The NewStandard ceased publishing on April 27, 2007.

Kansas Immigrant Tuition Law Challenged

by Dave Reynolds

May 13, 2005 – Hispanic and Latin American groups are siding with the state of Kansas in a case that could affect undocumented immigrants who wish to attend college.

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The Kansas law, which took effect last July, provides in-state tuition rates to immigrants who attend a Kansas high school for at least three years, earn either a diploma or a GED, and sign an affidavit stating they will apply for US citizenship. Thirty students took advantage of the law this year, gaining a lower tuition than out of state students must pay to attend state universities in Kansas.

A group of out-of-state university students and their parents are challenging the Kansas policy, claiming that it violates federal immigration law. Even though the requirements for undocumented immigrants are significantly higher than for citizens wishing to establish eligibility for in-state tuition, the plaintiffs say Kansas is not allowed to offer any benefit to undocumented immigrants that it does not also extend to all US citizens.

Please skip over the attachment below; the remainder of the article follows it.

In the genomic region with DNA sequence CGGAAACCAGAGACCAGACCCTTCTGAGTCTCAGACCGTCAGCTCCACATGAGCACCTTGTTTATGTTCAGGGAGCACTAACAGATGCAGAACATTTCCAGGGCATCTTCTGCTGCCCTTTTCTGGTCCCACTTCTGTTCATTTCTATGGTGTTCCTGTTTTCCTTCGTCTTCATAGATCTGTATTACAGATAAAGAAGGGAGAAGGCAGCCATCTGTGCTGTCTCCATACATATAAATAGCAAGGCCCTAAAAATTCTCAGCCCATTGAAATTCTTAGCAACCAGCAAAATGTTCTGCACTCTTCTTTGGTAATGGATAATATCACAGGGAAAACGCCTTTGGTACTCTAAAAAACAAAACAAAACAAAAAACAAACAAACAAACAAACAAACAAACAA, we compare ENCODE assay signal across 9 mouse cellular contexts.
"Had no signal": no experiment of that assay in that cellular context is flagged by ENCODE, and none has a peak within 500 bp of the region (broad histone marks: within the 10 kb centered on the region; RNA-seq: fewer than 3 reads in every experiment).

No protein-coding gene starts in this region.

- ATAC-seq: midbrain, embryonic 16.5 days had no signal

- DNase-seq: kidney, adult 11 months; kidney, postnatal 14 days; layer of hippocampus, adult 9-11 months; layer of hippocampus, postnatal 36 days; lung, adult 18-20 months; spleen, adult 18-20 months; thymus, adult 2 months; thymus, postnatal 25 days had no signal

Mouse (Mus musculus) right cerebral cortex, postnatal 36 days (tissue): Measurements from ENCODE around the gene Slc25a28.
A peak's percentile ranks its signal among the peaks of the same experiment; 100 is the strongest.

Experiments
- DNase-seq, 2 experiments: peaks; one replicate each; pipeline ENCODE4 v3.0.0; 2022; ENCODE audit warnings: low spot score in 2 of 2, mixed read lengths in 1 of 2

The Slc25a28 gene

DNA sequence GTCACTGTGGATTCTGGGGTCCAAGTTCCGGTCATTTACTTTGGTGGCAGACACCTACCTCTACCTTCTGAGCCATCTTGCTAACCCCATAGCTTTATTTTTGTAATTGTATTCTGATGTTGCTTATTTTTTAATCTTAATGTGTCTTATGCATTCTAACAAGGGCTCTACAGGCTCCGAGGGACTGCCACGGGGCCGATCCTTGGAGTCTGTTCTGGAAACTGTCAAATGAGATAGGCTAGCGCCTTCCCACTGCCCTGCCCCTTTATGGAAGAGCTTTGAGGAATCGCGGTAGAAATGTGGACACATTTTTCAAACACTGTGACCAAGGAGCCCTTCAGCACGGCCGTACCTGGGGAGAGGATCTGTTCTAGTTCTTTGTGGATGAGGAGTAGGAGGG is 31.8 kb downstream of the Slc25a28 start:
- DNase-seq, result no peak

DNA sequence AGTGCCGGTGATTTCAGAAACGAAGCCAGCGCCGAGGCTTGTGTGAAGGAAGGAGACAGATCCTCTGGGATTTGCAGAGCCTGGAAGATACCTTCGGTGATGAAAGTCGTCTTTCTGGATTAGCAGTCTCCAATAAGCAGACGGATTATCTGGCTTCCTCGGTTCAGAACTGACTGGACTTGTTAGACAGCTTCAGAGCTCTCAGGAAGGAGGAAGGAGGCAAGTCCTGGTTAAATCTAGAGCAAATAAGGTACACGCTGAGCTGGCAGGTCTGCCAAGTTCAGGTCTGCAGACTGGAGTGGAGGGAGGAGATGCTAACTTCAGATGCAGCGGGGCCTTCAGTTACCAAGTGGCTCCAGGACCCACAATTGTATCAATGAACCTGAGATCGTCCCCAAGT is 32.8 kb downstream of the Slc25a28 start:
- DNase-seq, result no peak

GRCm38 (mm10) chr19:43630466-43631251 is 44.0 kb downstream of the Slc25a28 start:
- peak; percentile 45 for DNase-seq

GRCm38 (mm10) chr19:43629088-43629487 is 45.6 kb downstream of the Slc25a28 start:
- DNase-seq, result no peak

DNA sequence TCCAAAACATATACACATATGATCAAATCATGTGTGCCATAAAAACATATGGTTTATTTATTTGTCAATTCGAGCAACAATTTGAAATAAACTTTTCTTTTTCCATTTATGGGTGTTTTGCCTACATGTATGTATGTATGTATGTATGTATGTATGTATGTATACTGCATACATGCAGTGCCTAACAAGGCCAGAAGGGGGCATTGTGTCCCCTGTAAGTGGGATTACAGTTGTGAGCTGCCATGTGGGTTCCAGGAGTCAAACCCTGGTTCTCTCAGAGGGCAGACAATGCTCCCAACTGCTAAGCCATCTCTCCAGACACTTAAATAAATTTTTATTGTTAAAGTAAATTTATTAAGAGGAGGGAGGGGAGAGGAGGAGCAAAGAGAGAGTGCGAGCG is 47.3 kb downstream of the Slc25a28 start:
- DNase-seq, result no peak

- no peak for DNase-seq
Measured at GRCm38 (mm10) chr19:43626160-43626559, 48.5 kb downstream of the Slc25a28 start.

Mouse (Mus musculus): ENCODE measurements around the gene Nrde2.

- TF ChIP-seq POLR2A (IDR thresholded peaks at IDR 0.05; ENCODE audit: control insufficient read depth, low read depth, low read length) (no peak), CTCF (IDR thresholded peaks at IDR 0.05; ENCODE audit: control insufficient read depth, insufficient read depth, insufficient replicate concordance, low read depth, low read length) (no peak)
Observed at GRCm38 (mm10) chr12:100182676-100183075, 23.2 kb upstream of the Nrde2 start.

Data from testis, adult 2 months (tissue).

Kansas attorneys countered that all students in the US have the ability to establish residency in the state or fulfill other requirements for obtaining in-state tuition. They also argued that the out-of-sate students have no right to sue because they do not stand to be affected by the ruling. If the law is struck down, they said, the suing students would still be required to pay out of state tuition.

On Tuesday, a federal judge heard arguments in the case, which was filed last summer.

Kansas is one of eight states extending in-state tuition to undocumented residents. Yesterday, Connecticut lawmakers narrowly defeated a measure that would have made it the ninth.

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The NewStandard ceased publishing on April 27, 2007.

Dave Reynolds is a contributing journalist.

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